He thought of a trick: not to say much but rather refer to obvious things. It did not work. He remained as before unconvinced. Instead he became more and more a puzzle to himself. And fear started to creep up his spine like a shadow growing rapidly with the setting sun.

Afterwards he could not recollect what he had stuttered last, perhaps a few words thrown like desperate glances into the thin air into which everything vanished.

He did not wait long but rushed down from the podium to disappear as quickly as he had come. It was the last time the village people heard of him again.

The teacher went on to allude to Nietzsche as suffering from something similar. For this philosopher was not understood by anyone at his time. Out of despair he fled to Turin and there something happened. Daily he went to the street market, and always to the same stand for vegetables. That had a particular reason. For the market woman selling potatoes, salads, carrots understood him.

She was the only one – compared to all those academics, or the ones at home. Always she had a friendly smile for him. She sensed his pain.

Just recently he had applied for a job at the University of Athens. When he received the ‘no’ per mail, it hurt him the most. Especially Greece, the country of his ideals, it was the closest to his heart.

How could such a ‘no’ be explained? No one understood him except for her.

A lot is revealed in a tragic play. Equally in the mirror of his words. It became clear he was heading rapidly towards his own downfall.

In vain he still tried to evoke some empathy for his self. But either he or poetry succeeded to rescue him from such fate. For once health and sickness are separated from one another, according to Deleuze and Guattari, then the one cannot be perceived by the other. That leads to short circuits in the mind. And nothing thereafter can be articulate. Nietzsche's mind must have become blank around this time. Nothingness had become his only world!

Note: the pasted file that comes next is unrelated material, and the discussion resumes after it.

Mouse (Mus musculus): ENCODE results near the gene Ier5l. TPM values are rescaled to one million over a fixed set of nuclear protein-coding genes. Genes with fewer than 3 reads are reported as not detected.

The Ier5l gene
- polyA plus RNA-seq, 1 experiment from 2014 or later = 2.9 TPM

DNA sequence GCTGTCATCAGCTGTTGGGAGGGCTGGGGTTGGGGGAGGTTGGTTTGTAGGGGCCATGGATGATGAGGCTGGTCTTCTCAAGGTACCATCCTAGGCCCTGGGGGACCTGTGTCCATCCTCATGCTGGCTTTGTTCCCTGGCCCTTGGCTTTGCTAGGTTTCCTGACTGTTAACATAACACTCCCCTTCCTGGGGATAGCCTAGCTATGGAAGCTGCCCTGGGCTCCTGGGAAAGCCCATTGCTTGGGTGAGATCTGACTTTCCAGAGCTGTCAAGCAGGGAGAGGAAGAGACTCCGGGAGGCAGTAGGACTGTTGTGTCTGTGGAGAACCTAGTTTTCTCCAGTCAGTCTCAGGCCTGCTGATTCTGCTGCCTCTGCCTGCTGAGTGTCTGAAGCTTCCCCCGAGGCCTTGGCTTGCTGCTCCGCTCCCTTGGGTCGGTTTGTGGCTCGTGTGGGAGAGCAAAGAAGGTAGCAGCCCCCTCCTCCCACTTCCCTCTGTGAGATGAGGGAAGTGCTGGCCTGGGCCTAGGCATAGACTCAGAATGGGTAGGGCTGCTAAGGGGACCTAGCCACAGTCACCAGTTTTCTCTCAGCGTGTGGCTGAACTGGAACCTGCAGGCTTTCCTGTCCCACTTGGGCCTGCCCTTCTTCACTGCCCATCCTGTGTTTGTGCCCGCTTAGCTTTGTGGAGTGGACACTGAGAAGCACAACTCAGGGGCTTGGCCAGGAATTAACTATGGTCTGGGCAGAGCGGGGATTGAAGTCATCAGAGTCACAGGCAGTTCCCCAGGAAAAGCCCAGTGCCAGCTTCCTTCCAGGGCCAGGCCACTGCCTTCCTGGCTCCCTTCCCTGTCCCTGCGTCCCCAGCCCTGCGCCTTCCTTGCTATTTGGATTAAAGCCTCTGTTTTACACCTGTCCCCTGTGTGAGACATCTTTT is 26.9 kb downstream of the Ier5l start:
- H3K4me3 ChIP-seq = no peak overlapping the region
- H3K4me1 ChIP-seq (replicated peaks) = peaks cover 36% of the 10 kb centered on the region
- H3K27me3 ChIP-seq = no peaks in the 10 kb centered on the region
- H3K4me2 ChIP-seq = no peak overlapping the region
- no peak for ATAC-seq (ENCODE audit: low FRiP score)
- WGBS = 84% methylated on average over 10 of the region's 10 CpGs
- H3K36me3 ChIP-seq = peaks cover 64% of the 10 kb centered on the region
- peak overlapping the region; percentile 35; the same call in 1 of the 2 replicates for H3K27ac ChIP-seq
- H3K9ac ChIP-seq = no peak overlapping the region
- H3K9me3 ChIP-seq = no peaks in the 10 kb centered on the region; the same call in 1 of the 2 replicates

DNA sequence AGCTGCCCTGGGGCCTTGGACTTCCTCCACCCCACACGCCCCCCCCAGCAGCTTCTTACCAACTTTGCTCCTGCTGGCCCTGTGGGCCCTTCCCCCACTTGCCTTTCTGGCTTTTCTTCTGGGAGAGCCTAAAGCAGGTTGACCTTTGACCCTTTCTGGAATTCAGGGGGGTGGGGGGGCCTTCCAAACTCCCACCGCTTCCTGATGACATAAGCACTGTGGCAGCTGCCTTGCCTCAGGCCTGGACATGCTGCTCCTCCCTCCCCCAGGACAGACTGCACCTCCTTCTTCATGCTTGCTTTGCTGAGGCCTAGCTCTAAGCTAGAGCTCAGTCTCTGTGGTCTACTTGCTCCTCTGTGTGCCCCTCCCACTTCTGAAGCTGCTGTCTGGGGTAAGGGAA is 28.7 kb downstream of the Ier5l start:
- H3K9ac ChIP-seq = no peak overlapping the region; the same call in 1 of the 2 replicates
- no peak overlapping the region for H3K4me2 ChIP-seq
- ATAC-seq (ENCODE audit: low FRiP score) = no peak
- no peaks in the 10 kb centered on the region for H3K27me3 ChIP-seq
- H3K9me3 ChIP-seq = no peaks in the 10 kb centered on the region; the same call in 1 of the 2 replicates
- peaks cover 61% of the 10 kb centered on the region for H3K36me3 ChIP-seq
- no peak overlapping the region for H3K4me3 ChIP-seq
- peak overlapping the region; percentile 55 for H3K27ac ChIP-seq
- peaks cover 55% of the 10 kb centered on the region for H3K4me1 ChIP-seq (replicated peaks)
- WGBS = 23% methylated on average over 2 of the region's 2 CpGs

All his thoughts seemed to smash into a huge wall of no understanding.

Equipped with self irony, Nietzsche was capable of hiding his failure. For a long time behind his recognition of power in a metaphysical form. That was never understood by the Academics of his time. However, still today Nietzsche can pull many into the gravitation of his thoughts, and especially those who wish to understand life differently, that is not conventionally and yet end up in nothingness like Nietzsche himself.

A lost being, mentally speaking, is not merely helpless, statically speaking, but continues to act out of despair as if completely helpless. When faced by the defeat once realizing to be incomplete, failures are made to appear more complete than what they are in reality: shortcomings, or never understood encounters with others.

In the case of Nietzsche, there has to be added to all of this most likely the outcome of a failed love or worse he never made such an experience as being in love and living it fully.

The story goes that instead of being Wagner’s assistant and thereby close to his daughter, Wagner preferred that he remains as professor in distant Stuttgart. Wagner knew people would listen to a professor, but not to an assistant. He made Nietzsche into his mouth piece for his music and then added to that an ideological component by influencing Nietzsche so much, that he started to propagate Wagner's anti-Semitic position. Once Nietzsche succumbed to that, it ruined his academic reputation. Once banned from the academic world, he never regained a new position at any other university.

Why Nietzsche did what he did, who knows what fears plagued him?

It can be assumed Nietzsche knew about the suffrage of the young Werther. The danger of Romanticism was known then by all poets: suicide. This is especially the case when poetry cannot sustain love, and a woman prefers to marry not a poet, but a practical man like a carpenter or farmer. Survival is linked after all with the practical necessity to be able to earn through one's own work sufficient money to be able to sustain a whole family. In the case of Nietzsche, that was never possible.

After his speech he gave in Stuttgart, Nietzsche lost his composure. He fled to Turin and stayed there all alone till he became very sick. Once his sister brought him back to Weimar, he ended up as a life model sitting the museum she had created around him. He sat in a shop like window and stayed in such a position for hours. The artist Herbert Distel felt by looking back upon his life for ten years Nietzsche must have gone beyond life while not being completely dead.

Simply said, a conclusion by the professor of mathematics would be that at home one plus one makes two counts and holds as a simple equation. Hence he advised us students when going over any calculation, one should be sure that everything is correct.

8.12.2003 (revised 31.3.2012)